Lost lan­guages re­dis­cov­ered with song


‘‘I wanted to give voice to the peo­ple who didn’t get their sto­ries told, whose lan­guages don’t get per­formed very of­ten.’’

Seven en­dan­gered lan­guages will get the rare chance to be heard in song in Welling­ton next week.

Welling­ton’s 56-per­son choir Su­per­tonic is per­form­ing in Aboriginal, Inuit, Navajo, Welsh, Nahu­atl, Guanche, and te reo Maori for Van­ish­ing Voices, a con­cert at Te Papa and Pataka mu­se­ums.

Choir di­rec­tor Isaac Stone, 28, spent four months find­ing mu­sic to al­low peo­ple to ex­pe­ri­ence dif­fer­ent lan­guages.

‘‘I wanted to give voice to the peo­ple who didn’t get their sto­ries told, whose lan­guages don’t get per­formed very of­ten,’’ he says.

The con­cert fea­tures six new wa­iata writ­ten by Stone and Vin­cent Olsen-Reeder, a re­searcher and lec­turer at Vic­to­ria Univer­sity.

Olsen-Reeder, who wrote the lyrics, pro­duced a PhD about Maori lan­guage, which he wrote in the lan­guage – a first for the univer­sity.

‘‘Isaac care­fully crafted mu­sic around the mes­sage and in­tent of each song,’’ says Olsen-Reeder.

Stone says the aim of Van­ish­ing Voices is to hon­our and cel­e­brate the lan­guages.

‘‘We wanted to look for­wards for the te reo Maori work by hav­ing new po­etry by some­one who is of our gen­er­a­tion or younger, to cel­e­brate their mu­sic.’’

Stone’s in­ter­est in how lan­guages de­velop and de­cline be­gan while study­ing the so­ci­olin­guis­tics of te reo Maori.

‘‘When an­other lan­guage with more so­cial power and wealth comes along, gov­ern­ment pol­icy, eco­nomic need, and the de­sire for par­ents to raise their chil­dren with the best pos­si­ble op­tions, means that peo­ple wind up speak­ing the dom­i­nant lan­guage more.’’

One song in Guanche, the dead lan­guage of the Ca­nary Is­lands, tells a har­row­ing story of in­va­sion by the Span­ish in 1402.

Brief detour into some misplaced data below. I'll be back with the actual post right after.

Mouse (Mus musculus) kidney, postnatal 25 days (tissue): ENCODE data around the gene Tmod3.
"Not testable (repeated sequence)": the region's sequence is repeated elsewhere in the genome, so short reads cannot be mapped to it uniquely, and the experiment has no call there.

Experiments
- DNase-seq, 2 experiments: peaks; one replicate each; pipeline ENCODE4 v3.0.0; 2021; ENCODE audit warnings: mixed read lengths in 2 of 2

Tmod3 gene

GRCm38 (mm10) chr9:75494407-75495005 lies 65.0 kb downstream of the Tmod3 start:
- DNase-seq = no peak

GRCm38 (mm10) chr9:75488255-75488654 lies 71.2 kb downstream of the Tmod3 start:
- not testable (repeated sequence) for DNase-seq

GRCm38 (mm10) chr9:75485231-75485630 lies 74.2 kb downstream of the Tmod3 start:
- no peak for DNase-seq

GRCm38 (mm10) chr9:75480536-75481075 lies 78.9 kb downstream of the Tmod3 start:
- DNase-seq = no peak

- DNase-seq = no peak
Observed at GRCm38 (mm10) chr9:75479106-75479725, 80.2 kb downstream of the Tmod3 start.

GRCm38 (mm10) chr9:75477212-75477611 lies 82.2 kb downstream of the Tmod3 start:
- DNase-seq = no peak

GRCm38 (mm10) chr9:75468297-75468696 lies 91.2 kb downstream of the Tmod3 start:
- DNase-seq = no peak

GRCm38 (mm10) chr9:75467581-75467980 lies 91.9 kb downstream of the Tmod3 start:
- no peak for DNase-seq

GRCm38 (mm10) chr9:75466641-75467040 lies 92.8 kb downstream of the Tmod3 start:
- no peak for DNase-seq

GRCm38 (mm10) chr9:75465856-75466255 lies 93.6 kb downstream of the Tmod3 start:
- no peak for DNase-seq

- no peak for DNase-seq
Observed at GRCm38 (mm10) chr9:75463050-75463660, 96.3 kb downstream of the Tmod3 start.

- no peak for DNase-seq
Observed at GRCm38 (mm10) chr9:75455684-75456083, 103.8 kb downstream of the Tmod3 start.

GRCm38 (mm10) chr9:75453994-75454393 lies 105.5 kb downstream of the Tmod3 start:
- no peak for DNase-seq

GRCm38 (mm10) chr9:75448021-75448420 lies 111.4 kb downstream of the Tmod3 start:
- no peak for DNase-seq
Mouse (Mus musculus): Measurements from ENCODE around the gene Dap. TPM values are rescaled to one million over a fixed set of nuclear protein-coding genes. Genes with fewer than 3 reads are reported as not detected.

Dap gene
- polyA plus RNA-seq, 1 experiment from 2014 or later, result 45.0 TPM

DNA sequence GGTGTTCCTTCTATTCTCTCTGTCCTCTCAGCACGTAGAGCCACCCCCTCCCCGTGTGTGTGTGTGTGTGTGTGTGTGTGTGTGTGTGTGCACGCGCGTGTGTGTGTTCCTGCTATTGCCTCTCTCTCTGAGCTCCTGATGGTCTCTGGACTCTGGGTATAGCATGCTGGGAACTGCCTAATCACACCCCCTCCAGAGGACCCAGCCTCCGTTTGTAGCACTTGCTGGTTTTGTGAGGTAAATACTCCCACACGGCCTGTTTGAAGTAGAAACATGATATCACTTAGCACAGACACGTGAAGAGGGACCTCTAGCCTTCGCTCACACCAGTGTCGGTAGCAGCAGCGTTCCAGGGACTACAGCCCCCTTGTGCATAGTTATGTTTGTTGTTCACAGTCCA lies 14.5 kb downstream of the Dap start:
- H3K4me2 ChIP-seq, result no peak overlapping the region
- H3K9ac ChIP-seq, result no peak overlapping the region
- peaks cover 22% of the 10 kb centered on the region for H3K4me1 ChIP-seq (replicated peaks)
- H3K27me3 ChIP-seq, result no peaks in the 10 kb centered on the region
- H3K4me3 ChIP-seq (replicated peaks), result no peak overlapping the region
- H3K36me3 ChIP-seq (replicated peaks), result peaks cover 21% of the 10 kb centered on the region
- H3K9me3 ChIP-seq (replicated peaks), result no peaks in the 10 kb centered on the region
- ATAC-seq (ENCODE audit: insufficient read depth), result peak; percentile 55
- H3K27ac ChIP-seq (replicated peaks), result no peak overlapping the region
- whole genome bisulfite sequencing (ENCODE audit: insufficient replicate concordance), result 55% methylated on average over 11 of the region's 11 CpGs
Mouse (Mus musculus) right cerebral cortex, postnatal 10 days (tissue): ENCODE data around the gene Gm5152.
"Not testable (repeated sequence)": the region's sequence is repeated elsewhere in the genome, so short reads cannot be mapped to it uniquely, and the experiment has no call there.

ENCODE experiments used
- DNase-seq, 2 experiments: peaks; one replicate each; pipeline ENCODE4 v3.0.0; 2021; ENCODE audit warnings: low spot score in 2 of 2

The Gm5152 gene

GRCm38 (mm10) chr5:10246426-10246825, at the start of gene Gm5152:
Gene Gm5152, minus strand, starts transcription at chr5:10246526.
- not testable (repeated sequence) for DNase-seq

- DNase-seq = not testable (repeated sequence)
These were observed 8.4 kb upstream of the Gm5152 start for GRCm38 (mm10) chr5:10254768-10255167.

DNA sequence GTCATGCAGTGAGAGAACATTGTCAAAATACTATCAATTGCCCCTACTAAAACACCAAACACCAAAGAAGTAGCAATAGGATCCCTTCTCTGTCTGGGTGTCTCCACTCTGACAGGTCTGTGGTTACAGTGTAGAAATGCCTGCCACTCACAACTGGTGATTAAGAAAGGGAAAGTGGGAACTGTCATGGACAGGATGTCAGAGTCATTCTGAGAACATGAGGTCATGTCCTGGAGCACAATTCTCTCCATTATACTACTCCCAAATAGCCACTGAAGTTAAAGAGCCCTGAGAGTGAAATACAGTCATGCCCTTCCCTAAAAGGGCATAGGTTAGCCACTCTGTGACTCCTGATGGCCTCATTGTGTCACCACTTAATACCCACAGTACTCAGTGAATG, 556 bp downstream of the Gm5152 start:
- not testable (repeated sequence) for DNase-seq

‘‘The lyrics in the piece are say­ing how they are full of ter­ror, but have to now marry their con­querors oth­er­wise they will die along with their fam­i­lies,’’ he says.

‘‘That’s the story of all the lan­guages. In the end, peo­ple have to sub­mit to sur­vive.’’

Stone says Maori re­vi­tal­i­sa­tion should be a gov­ern­ment pri­or­ity.

‘‘If I were the gov­ern­ment, I would be try­ing to use mu­sic as a way to al­low peo­ple to ex­pe­ri­ence lan­guage in an au­then­tic con­text.’’

While still an en­dan­gered lan­guage, te reo Maori is a world leader in lan­guage re­vi­tal­i­sa­tion.

Dr Nathan Al­bury, a for­mer lan­guage pol­icy ad­viser to the New Zealand gov­ern­ment, says Hawaii and Scan­di­navia have learned from New Zealand.

‘‘[The Kura Kau­papa move­ment] be­gan with the Ko­hanga Reo that Maori com­mu­ni­ties ini­ti­ated when re­vi­tal­i­sa­tion be­gan. Other in­dige­nous poli­cies have taken this con­cept and ap­plied it in their coun­tries,’’ says Al­bury.

How­ever, Al­bury’s re­search found te reo may not be as safe as it looks. ‘‘Many peo­ple think it is not en­dan­gered be­cause we see it on pub­lic signs, be­cause it is an of­fi­cial lan­guage, and taught in schools. Just be­cause we can see it, doesn’t mean peo­ple are us­ing it in con­ver­sa­tion, or pass­ing it on to their chil­dren.’’

Tick­ets are avail­able for Van­ish­ing Voices, Sun­day, May 21, Te Papa Marae, 6:30pm. Tick­ets $19 waged, $14 un­waged from Eventfinda.


Su­per­tonic is per­form­ing Van­ish­ing Voices, a con­cert sung in at-risk lan­guages. Choir di­rec­tor Isaac Stone

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